Read more on National Centre for Immunisation Research and Surveillance (NCIRS) website

Vaccine safety | NCIRS

Find out what to expect after vaccination, how vaccine safety is monitored in Australia and about specialist services and vaccine safety resources

Read more on National Centre for Immunisation Research and Surveillance (NCIRS) website

Childhood vaccinations | Sharing Knowledge About Immunisation | SKAI

Vaccination is the most effective way to protect against diseases that can cause serious harm. Find out about the vaccines that are recommended for your child.

Read more on National Centre for Immunisation Research and Surveillance (NCIRS) website

Vaccinations at 2 months | Sharing Knowledge About Immunisation | SKAI

2 months 4 months 6 months 12 months 18 months 4 years Vaccinations at 2 months Key facts Three vaccines are recommended for your baby at two months of age (can be given from six weeks)

Read more on National Centre for Immunisation Research and Surveillance (NCIRS) website

Diphtheria is back in Australia, here’s why – and how vaccines can prevent its spread | NCIRS

An unvaccinated toddler from the far north coast of New South Wales is in intensive care after catching respiratory diphtheria (diphtheria of the throat). A six-year-old close family contact is also infected.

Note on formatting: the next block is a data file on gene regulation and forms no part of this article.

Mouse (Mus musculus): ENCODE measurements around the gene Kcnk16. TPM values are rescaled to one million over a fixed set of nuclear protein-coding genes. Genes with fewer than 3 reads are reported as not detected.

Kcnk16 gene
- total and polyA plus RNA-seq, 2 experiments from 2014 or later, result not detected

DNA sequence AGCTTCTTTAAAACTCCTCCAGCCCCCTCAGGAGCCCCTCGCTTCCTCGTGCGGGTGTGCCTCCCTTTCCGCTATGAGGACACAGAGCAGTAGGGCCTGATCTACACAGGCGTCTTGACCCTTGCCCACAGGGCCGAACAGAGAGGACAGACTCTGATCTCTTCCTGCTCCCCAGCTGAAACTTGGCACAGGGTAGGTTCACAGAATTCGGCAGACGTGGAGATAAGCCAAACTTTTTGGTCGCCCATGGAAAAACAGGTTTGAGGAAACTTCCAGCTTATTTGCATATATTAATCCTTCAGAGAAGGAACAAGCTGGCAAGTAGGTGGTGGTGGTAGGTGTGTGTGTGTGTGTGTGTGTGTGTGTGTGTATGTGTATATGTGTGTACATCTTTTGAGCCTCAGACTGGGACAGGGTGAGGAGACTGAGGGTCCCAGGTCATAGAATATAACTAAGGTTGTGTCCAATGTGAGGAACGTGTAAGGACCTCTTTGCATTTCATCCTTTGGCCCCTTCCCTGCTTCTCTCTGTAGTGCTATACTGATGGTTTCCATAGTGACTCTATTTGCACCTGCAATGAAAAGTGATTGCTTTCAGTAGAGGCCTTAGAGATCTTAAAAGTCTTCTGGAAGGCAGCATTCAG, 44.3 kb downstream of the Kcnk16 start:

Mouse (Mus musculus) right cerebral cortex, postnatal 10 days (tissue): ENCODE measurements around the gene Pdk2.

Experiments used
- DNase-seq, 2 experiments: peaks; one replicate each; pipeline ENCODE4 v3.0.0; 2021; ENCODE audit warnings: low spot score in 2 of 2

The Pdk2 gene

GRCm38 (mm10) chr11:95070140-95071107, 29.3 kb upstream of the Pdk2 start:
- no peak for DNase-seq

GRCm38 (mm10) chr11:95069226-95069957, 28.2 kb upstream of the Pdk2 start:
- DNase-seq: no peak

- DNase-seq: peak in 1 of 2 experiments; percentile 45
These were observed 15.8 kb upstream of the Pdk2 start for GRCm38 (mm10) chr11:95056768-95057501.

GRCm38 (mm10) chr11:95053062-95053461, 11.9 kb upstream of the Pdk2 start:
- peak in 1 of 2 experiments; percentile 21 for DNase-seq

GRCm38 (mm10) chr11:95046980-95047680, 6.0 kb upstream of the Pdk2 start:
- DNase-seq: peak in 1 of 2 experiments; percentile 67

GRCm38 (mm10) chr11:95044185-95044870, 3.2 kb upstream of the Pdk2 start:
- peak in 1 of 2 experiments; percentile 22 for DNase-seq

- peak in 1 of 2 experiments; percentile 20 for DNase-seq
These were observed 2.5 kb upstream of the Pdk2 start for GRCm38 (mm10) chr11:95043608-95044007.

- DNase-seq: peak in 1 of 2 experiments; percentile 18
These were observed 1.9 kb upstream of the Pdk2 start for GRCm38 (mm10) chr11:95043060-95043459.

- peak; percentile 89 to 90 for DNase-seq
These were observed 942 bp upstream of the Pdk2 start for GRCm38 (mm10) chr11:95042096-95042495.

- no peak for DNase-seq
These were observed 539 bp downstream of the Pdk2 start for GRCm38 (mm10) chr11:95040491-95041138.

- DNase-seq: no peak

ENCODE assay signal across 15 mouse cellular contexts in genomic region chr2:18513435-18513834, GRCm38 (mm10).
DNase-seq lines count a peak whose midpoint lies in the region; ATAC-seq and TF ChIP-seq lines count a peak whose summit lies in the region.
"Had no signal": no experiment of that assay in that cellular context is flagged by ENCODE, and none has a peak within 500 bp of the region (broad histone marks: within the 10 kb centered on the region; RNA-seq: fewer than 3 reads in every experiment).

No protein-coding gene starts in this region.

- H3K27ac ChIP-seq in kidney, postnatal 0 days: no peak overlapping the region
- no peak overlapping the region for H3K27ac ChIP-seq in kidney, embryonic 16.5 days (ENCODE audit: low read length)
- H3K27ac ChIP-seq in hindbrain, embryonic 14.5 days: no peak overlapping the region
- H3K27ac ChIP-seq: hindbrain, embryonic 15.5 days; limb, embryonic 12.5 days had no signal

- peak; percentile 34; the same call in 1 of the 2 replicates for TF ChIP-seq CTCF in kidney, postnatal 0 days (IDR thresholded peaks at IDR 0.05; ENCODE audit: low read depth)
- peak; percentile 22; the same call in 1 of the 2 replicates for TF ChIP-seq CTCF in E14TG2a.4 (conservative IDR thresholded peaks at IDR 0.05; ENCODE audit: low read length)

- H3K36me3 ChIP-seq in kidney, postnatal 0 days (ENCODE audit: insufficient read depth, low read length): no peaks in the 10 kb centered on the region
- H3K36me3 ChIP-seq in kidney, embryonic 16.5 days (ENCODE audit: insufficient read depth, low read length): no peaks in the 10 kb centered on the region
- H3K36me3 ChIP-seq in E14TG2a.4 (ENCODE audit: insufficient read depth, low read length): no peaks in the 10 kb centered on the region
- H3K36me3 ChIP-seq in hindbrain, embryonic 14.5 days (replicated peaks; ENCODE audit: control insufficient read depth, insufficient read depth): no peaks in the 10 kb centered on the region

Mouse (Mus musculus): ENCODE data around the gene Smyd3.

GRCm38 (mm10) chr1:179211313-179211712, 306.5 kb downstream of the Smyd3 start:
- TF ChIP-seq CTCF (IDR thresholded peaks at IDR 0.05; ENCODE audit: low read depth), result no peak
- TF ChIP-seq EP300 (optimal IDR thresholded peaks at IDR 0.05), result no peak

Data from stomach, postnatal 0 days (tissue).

Read more on National Centre for Immunisation Research and Surveillance (NCIRS) website

HPV vaccination | NCIRS

Read about HPV vaccination and vaccine safety

Read more on National Centre for Immunisation Research and Surveillance (NCIRS) website

Pregnancy & Newborn vaccinations | Sharing Knowledge About Immunisation | SKAI

Find out about the vaccines that are recommended to protect mothers and their babies during pregnancy, and in the first few months after birth.

Read more on National Centre for Immunisation Research and Surveillance (NCIRS) website

Call us and speak to a Maternal Child Health Nurse for personal advice and guidance.

Need further advice or guidance from our maternal child health nurses?

Healthdirect Australia acknowledges the Traditional Owners of Country throughout Australia and their continuing connection to land, sea and community. We pay our respects to the Traditional Owners and to Elders both past and present.

This information is for your general information and use only and is not intended to be used as medical advice and should not be used to diagnose, treat, cure or prevent any medical condition, nor should it be used for therapeutic purposes.

The information is not a substitute for independent professional advice and should not be used as an alternative to professional health care. If you have a particular medical problem, please consult a healthcare professional.

Except as permitted under the Copyright Act 1968, this publication or any part of it may not be reproduced, altered, adapted, stored and/or distributed in any form or by any means without the prior written permission of Healthdirect Australia.